Experiments on animals have demonstrated that immobilization in the lengthened position causes increased protein synthesis, reduction of the capacity to generate strength and increased quantities of connective tissue8,9. They have also shown that this procedure causes less severe muscle atrophy, together with lower loss of elastic properties, than do procedures involving immobilization in a shortening position10. Moreover, it promotes an increase of nearly 17% in the number of sarcomeres in series11,12. Concerning the muscle composition of the different types of myosin heavy chain (MHC), studies have produced contradictory findings. In fast-contraction muscles, some authors have identified an increase in the proportion of slow fibers, with a transition from the expression of fast isoforms of MHC towards slow ones11,13, while others have observed a transition from faster fibers to faster ones12,14. However, only a few isolated reports on the histopathological and morphometric abnormalities that are induced by sustained elongation exist in the literature, thereby making it difficult to understand the complex mechanism of organization of the costamere and mechanotransducer proteins in cells.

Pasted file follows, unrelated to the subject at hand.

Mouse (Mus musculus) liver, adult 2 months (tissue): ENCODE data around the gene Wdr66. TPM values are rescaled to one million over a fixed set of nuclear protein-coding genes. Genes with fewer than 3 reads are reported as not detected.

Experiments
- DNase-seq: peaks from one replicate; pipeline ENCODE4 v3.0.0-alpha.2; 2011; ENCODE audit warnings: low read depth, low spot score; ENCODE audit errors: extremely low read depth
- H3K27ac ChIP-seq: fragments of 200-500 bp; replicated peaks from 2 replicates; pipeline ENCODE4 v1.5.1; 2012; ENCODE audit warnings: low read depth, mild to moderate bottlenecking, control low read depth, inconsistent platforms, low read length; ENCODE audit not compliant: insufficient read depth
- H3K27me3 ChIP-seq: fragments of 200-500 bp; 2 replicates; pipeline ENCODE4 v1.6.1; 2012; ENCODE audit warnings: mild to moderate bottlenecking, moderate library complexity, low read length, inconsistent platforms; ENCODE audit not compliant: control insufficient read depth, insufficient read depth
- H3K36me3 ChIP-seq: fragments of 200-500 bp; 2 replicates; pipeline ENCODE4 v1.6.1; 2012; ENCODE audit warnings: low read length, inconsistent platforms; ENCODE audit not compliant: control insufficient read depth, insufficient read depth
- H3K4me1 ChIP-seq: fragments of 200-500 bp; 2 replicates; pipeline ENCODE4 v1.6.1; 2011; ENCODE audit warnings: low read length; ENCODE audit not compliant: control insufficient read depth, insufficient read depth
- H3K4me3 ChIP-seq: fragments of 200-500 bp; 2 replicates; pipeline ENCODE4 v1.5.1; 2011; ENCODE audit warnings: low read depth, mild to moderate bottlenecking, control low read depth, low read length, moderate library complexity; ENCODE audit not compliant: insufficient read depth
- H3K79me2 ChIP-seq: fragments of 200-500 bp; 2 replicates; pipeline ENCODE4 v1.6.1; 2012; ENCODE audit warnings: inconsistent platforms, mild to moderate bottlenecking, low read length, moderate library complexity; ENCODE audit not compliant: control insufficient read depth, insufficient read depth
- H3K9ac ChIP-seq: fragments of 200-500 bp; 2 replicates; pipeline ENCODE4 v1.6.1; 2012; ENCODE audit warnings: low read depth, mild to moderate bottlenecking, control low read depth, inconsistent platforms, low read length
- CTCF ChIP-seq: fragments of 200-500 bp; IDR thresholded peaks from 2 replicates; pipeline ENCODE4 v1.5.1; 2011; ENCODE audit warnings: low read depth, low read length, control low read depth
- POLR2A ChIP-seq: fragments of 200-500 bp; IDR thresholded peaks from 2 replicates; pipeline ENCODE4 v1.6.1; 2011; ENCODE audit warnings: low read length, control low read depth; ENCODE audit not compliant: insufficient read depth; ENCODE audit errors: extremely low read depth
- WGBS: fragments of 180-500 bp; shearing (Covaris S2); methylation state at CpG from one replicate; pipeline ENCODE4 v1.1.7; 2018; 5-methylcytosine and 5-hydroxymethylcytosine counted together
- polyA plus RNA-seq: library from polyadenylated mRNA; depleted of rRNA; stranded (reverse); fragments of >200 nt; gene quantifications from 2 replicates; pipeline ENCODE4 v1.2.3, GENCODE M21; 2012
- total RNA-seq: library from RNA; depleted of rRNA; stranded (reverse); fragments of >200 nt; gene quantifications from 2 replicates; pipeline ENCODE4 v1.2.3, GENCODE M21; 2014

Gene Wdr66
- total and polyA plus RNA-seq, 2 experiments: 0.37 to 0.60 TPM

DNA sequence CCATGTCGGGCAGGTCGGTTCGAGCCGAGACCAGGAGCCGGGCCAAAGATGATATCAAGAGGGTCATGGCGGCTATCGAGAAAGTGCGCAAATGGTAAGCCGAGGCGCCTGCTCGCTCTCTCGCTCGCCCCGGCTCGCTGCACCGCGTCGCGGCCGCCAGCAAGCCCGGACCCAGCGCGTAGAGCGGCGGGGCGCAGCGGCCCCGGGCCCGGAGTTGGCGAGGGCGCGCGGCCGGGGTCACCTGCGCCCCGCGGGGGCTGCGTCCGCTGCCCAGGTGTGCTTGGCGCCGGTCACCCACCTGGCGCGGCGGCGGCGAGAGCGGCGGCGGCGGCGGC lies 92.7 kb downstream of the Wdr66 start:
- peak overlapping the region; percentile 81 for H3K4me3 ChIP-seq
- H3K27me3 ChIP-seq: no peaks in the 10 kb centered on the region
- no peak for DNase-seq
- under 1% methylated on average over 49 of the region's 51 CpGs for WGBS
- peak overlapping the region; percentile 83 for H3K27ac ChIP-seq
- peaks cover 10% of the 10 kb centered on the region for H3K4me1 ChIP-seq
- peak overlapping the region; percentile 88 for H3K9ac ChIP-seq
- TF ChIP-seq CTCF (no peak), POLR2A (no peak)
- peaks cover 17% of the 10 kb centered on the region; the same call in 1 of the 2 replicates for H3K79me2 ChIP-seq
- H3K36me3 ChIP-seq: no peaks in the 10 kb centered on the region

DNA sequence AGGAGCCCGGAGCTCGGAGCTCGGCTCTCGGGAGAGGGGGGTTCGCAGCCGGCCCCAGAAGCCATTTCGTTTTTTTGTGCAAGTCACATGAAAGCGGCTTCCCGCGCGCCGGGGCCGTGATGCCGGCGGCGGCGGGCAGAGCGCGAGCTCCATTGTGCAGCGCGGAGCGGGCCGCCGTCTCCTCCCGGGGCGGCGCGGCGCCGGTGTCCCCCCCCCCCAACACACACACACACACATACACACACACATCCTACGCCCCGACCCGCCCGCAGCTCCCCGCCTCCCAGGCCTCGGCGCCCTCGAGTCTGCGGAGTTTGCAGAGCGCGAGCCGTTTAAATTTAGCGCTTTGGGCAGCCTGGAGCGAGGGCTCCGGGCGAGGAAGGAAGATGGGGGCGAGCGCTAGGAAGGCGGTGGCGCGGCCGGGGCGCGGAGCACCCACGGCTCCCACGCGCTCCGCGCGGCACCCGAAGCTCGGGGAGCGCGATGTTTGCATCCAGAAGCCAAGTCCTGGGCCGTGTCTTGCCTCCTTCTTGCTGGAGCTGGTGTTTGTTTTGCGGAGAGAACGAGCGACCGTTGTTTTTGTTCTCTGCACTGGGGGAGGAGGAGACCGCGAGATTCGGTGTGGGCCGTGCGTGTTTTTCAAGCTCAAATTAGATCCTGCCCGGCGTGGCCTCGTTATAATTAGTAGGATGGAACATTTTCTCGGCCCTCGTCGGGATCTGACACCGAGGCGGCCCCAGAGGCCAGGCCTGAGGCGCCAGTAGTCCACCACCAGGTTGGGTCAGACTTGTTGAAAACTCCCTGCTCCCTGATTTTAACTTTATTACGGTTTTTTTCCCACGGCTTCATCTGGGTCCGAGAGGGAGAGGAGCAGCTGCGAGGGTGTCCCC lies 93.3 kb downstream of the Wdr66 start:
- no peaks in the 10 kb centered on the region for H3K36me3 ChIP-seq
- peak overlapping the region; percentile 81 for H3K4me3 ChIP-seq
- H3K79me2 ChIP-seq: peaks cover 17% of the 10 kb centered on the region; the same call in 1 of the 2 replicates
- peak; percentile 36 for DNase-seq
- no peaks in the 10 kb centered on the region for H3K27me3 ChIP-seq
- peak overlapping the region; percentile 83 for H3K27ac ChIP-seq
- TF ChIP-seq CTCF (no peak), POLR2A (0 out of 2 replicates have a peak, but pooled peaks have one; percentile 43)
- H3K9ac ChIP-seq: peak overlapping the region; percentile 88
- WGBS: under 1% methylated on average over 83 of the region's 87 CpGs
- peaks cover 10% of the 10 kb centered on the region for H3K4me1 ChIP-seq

Release followed by a period of disuse induces injuries to muscle fibers15,16. The loading imposed on muscles after a period of inactivity can cause damage to the sarcolemma and to the protein mesh of the costamere17. Changes to these structural proteins activate mechanoreceptors that, through a cascade of events, modify gene expression so as to favor protein synthesis18,19. This translates into increased collagen expression and synthesis20, satellite cell activation19 and increased production of contractile proteins21 and signaling proteins22,23. These are the most important events relating to the resumption of loading activities after immobilization. These events together favor recovery of muscle volume and organization of the structural proteins, thereby reestablishing the biomechanical and functional characteristics. Recently, some studies have evaluated the changes imposed through resumption of loading after immobilization, but few of them have evaluated these changes in muscles that are subjected to continuous immobilization in elongation11. Therefore, this study had the goals of evaluating and quantifying the histopathological changes induced by release from a containment system after two weeks of immobilization of the extensor digitorum longus (EDL) muscle in an elongated position, in female rats.